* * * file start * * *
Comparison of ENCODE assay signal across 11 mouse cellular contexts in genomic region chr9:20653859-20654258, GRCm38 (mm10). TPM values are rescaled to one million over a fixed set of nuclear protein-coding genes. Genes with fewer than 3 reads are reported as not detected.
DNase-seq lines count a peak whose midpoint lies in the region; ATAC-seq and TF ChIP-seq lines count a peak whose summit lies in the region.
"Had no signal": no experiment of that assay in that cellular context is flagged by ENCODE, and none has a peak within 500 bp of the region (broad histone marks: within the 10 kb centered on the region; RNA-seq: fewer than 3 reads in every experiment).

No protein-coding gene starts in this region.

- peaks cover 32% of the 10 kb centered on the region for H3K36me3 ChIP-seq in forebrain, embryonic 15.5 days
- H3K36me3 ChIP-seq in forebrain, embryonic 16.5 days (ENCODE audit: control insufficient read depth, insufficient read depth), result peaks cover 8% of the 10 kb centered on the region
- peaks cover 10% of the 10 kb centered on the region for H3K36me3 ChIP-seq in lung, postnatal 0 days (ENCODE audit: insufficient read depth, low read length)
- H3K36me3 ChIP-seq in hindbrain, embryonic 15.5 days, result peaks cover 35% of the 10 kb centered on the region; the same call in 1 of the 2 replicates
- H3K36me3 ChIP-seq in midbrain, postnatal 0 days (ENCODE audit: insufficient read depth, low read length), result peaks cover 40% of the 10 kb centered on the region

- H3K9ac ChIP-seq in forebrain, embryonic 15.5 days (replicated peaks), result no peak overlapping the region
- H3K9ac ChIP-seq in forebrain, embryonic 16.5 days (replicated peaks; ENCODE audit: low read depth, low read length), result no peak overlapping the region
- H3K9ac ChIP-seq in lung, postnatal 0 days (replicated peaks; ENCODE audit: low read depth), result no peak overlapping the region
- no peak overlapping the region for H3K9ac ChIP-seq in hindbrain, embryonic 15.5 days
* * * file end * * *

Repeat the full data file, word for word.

Comparison of ENCODE assay signal across 11 mouse cellular contexts in genomic region chr9:20653859-20654258, GRCm38 (mm10). TPM values are rescaled to one million over a fixed set of nuclear protein-coding genes. Genes with fewer than 3 reads are reported as not detected.
DNase-seq lines count a peak whose midpoint lies in the region; ATAC-seq and TF ChIP-seq lines count a peak whose summit lies in the region.
"Had no signal": no experiment of that assay in that cellular context is flagged by ENCODE, and none has a peak within 500 bp of the region (broad histone marks: within the 10 kb centered on the region; RNA-seq: fewer than 3 reads in every experiment).

No protein-coding gene starts in this region.

- peaks cover 32% of the 10 kb centered on the region for H3K36me3 ChIP-seq in forebrain, embryonic 15.5 days
- H3K36me3 ChIP-seq in forebrain, embryonic 16.5 days (ENCODE audit: control insufficient read depth, insufficient read depth), result peaks cover 8% of the 10 kb centered on the region
- peaks cover 10% of the 10 kb centered on the region for H3K36me3 ChIP-seq in lung, postnatal 0 days (ENCODE audit: insufficient read depth, low read length)
- H3K36me3 ChIP-seq in hindbrain, embryonic 15.5 days, result peaks cover 35% of the 10 kb centered on the region; the same call in 1 of the 2 replicates
- H3K36me3 ChIP-seq in midbrain, postnatal 0 days (ENCODE audit: insufficient read depth, low read length), result peaks cover 40% of the 10 kb centered on the region

- H3K9ac ChIP-seq in forebrain, embryonic 15.5 days (replicated peaks), result no peak overlapping the region
- H3K9ac ChIP-seq in forebrain, embryonic 16.5 days (replicated peaks; ENCODE audit: low read depth, low read length), result no peak overlapping the region
- H3K9ac ChIP-seq in lung, postnatal 0 days (replicated peaks; ENCODE audit: low read depth), result no peak overlapping the region
- no peak overlapping the region for H3K9ac ChIP-seq in hindbrain, embryonic 15.5 days